# If the universe is expanding faster than light speed does that mean that stars can intercept/overtake light photons that they have previously emitted?

If parts of the universe are accelerating faster than the speed of light does that mean that stars can catch up with and overtake the light photons that they have previously emitted traveling in the same direction that they are being expanded in? Or is it that just the space between stars is being stretched to the effect that the light/photons they emit become trapped in that ever stretching space and can never escape or be overtaken by their own star? Also, if a star can intercept with its own photons what occurs when it collides with them?

On scales much smaller than the Hubble length $(c/H_0)\approx 4 Gpc$ one can use the Newtonian approximation for the expansion and define the expansion velocity as $v=H_0 d$, where $H_0$ is the Hubble constant, $d$ is the distance, and $c$ is the speed of light. It follows from these formulas that where this approximation can be used, $v\ll c$. For larger distances, general relativity is needed to model the expansion and relative velocity is not well defined for two separate spacetime points in general relativity. So it doesn't make sense to say "the universe is expanding faster than the speed of light". Therefore nothing can overtake light even in an expanding Universe.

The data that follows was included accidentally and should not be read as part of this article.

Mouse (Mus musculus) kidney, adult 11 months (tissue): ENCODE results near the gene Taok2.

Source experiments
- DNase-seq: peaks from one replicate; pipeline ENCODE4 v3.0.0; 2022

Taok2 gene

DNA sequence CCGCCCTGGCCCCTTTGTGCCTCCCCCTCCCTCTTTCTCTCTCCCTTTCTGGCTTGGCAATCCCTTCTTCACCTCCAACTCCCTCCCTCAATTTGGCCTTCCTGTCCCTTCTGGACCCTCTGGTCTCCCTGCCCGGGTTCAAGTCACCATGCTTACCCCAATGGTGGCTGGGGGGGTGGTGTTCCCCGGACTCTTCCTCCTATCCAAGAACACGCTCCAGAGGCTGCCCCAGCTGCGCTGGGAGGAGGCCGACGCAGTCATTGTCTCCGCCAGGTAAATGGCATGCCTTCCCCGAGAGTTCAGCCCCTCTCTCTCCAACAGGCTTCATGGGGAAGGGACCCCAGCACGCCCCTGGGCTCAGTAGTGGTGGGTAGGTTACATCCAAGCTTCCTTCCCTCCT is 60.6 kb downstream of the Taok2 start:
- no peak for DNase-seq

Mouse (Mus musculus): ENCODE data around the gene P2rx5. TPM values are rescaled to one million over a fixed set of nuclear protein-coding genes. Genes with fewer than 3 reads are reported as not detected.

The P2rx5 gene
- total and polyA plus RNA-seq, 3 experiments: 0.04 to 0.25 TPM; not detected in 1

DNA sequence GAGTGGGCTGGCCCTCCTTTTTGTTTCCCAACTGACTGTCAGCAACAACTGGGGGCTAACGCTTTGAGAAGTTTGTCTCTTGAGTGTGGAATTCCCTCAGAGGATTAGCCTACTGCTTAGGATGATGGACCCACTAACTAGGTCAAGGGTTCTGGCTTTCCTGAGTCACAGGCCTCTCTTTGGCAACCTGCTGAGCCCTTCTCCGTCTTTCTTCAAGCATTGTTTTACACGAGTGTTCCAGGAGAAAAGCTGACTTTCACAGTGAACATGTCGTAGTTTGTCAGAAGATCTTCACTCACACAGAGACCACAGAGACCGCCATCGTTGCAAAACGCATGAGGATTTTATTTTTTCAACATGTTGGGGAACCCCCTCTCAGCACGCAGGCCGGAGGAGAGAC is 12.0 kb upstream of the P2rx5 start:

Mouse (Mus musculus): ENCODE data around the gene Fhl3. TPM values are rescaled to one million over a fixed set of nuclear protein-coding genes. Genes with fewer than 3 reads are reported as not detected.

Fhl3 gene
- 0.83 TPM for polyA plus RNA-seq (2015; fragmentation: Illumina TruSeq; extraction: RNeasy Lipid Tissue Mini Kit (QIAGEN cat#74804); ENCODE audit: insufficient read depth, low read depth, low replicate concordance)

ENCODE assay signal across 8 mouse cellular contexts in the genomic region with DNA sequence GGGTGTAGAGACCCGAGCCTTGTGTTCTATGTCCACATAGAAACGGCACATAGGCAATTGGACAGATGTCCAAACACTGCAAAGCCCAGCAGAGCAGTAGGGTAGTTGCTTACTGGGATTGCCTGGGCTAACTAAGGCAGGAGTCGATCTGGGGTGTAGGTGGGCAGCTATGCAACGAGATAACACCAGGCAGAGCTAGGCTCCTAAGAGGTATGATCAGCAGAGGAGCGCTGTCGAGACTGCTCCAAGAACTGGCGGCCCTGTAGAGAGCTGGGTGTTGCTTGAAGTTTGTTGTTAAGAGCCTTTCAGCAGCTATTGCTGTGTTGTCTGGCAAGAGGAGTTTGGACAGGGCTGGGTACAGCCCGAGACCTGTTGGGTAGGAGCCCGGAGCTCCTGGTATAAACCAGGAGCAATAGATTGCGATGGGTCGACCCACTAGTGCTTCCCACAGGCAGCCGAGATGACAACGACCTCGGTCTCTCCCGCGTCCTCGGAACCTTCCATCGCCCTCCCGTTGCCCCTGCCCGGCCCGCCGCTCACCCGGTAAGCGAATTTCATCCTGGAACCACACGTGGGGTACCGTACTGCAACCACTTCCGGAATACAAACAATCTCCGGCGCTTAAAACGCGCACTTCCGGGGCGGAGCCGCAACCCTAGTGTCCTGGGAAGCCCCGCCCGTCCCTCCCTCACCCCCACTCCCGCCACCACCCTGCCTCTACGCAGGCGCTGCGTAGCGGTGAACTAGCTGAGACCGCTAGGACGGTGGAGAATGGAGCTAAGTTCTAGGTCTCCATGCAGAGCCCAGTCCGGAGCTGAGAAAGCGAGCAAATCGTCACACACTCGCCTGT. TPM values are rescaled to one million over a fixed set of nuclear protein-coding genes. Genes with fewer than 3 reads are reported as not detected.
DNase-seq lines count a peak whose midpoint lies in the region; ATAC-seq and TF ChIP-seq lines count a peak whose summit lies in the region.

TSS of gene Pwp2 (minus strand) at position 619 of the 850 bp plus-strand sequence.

• It should be pointed out that you can define apparent velocity due to expansion however, namely $v=H \Delta s$, where $H$ is the Hubble parameter and $\Delta s$ is their distance apart. – Jold Feb 18 '17 at 3:47